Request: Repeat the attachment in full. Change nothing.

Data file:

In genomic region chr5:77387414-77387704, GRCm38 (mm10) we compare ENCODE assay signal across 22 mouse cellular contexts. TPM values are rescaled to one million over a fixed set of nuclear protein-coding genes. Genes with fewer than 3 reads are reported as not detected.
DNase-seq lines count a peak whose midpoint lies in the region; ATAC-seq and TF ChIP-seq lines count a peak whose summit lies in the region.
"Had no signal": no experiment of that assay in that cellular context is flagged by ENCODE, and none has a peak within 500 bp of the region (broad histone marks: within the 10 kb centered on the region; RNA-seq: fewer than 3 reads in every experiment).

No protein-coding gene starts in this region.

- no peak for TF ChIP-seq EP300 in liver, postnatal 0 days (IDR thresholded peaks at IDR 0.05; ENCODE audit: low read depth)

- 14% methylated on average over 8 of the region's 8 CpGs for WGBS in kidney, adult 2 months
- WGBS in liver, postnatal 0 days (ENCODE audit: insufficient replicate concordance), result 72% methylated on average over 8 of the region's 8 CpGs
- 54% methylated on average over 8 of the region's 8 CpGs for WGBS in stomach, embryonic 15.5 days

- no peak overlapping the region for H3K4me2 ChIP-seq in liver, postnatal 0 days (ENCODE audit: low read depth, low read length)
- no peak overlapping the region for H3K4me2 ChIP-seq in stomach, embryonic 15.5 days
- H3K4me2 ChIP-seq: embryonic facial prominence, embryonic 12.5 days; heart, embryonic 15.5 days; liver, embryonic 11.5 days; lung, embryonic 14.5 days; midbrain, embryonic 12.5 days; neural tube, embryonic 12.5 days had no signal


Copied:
In genomic region chr5:77387414-77387704, GRCm38 (mm10) we compare ENCODE assay signal across 22 mouse cellular contexts. TPM values are rescaled to one million over a fixed set of nuclear protein-coding genes. Genes with fewer than 3 reads are reported as not detected.
DNase-seq lines count a peak whose midpoint lies in the region; ATAC-seq and TF ChIP-seq lines count a peak whose summit lies in the region.
"Had no signal": no experiment of that assay in that cellular context is flagged by ENCODE, and none has a peak within 500 bp of the region (broad histone marks: within the 10 kb centered on the region; RNA-seq: fewer than 3 reads in every experiment).

No protein-coding gene starts in this region.

- no peak for TF ChIP-seq EP300 in liver, postnatal 0 days (IDR thresholded peaks at IDR 0.05; ENCODE audit: low read depth)

- 14% methylated on average over 8 of the region's 8 CpGs for WGBS in kidney, adult 2 months
- WGBS in liver, postnatal 0 days (ENCODE audit: insufficient replicate concordance), result 72% methylated on average over 8 of the region's 8 CpGs
- 54% methylated on average over 8 of the region's 8 CpGs for WGBS in stomach, embryonic 15.5 days

- no peak overlapping the region for H3K4me2 ChIP-seq in liver, postnatal 0 days (ENCODE audit: low read depth, low read length)
- no peak overlapping the region for H3K4me2 ChIP-seq in stomach, embryonic 15.5 days
- H3K4me2 ChIP-seq: embryonic facial prominence, embryonic 12.5 days; heart, embryonic 15.5 days; liver, embryonic 11.5 days; lung, embryonic 14.5 days; midbrain, embryonic 12.5 days; neural tube, embryonic 12.5 days had no signal